1. recognize any economic advantages or disadvantages to the spouses arising from the marriage or its breakdown;
  2. apportion between the spouses any financial consequences arising from the care of any child of the marriage;
  3. relieve any economic hardship of the spouses arising from the breakdown of the marriage; and
  4. promote the economic self-sufficiency of each spouse.


Factors to be Considered when Making a Determination on Unconscionability

In Scheel v. Henkelman, the Court summarized a range of factors which may be considered when determining whether unconscionable circumstances would result from the application of a support waiver. This includes weighing: 

  1. the circumstances surrounding the execution of the agreement, including the fact that each party was represented by competent counsel, the absence of any undue influence, the good faith and the expectations of the parties;
  2. the results of the support provisions of the agreement, including any hardship visited upon a party; and
  3. the parties’ circumstances at the time of the hearing, including their health, employability and ability to maintain their lifestyle.

Even when an agreement substantially complies with the objectives of the Divorce Act at the time of its creation, courts must still assess the extent to which the enforcement of the agreement continues to reflect the original intentions of the parties and whether it is still in compliance with the Divorce Act’s objectives. 

In Miglin v. Miglin, it was suggested that there must be a significant change in the parties’ circumstances that could not have been anticipated at the time the agreement was made. The Court held that an applicant must show that “in light of the new circumstances, the terms of the agreement no longer reflect the parties’ intentions at the time of execution and the objectives of the Act. Accordingly, it will be necessary to show that these new circumstances were not reasonably anticipated by the parties, and have led to a situation that cannot be condoned.” 

Injury Limiting Employment Not Contemplated by Parties 

In Golton v. Golton, the applicant made a claim for spousal support, despite agreeing to a waiver of spousal support in the parties’ negotiated Cohabitation Agreement. The respondent opposed the claim and maintained that the contract was enforceable. However, during separation, the applicant suffered an injury and was off of work on long-term disability. She later tried to resume part-time employment but could not maintain it due to her injury.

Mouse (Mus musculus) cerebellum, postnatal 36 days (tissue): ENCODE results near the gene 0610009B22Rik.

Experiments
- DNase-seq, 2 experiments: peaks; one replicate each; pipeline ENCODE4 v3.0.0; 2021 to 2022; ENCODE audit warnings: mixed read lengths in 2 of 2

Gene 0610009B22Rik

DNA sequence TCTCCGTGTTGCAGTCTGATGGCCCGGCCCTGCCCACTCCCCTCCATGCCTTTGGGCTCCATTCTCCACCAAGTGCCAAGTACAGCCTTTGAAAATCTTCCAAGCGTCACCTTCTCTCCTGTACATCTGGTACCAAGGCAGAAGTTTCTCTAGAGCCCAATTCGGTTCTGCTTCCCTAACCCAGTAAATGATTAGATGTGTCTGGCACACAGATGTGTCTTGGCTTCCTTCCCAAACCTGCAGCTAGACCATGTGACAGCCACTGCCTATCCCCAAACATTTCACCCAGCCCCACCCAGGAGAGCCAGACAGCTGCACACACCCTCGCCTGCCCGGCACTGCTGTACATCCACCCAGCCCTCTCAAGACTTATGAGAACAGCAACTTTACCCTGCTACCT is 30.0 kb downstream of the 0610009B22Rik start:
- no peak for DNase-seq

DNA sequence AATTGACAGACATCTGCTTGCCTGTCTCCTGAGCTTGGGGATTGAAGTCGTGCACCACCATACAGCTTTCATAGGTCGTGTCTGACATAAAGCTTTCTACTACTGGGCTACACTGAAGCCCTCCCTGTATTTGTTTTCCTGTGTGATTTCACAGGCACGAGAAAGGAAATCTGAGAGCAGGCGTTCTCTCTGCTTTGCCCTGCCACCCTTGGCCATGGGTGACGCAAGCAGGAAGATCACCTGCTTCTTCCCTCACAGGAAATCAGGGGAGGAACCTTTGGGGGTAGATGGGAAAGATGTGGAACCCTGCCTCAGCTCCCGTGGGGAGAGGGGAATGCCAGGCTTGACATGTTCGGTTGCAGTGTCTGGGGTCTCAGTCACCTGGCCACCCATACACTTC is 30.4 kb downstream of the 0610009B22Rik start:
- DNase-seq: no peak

The applicant’s insurer accepted that she could not work. The Court was satisfied that the waiver of spousal support in the Cohabitation Agreement did not contemplate the circumstances if one of the parties became incapable of maintaining employment due to their health.  

Because of her health and expenses related to the injury, the applicant could not be self-dependent. Her financial statements demonstrated an ongoing need as she discontinued some medications because of the expense. The Court noted that the applicant had gone into debt in order to meet her ongoing modest expenditures. Overall, the Court held that the enforcement of the spousal support waiver in the agreement failed to comply with the objectives of the Divorce Act and the agreement no longer reflected the parties’ original intentions because of the unexpected and significant health issues. 


Contact the Windsor Family Law Lawyers at Johnson Miller Family Lawyers for Advice on Spousal Support Claims 

The experienced family lawyers at Johnson Miller Family Lawyers focus exclusively on family law matters and regularly assist clients in resolving spousal support claims and child support issues. Our family law team provides clients with honest advice tailored to your unique circumstances so that you know what to expect throughout the process and understand your rights and obligations, particularly before agreeing to contractual terms. To discuss your matter with a family law team member, please get in touch with us online or call us at 519.973.1500.